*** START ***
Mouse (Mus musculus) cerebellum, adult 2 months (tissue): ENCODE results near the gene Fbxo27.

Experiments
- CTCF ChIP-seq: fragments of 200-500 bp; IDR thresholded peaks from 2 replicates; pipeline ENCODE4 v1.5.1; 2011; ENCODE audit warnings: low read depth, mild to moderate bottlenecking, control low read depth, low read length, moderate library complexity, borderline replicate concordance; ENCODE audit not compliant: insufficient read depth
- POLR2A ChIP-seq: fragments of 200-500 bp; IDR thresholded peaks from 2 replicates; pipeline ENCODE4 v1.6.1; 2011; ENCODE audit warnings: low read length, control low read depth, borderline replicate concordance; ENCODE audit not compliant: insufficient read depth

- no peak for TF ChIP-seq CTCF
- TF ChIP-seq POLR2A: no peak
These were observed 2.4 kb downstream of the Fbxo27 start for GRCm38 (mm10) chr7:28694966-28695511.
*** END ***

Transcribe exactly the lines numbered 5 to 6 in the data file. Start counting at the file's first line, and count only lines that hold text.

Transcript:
- no peak for TF ChIP-seq CTCF
- TF ChIP-seq POLR2A: no peak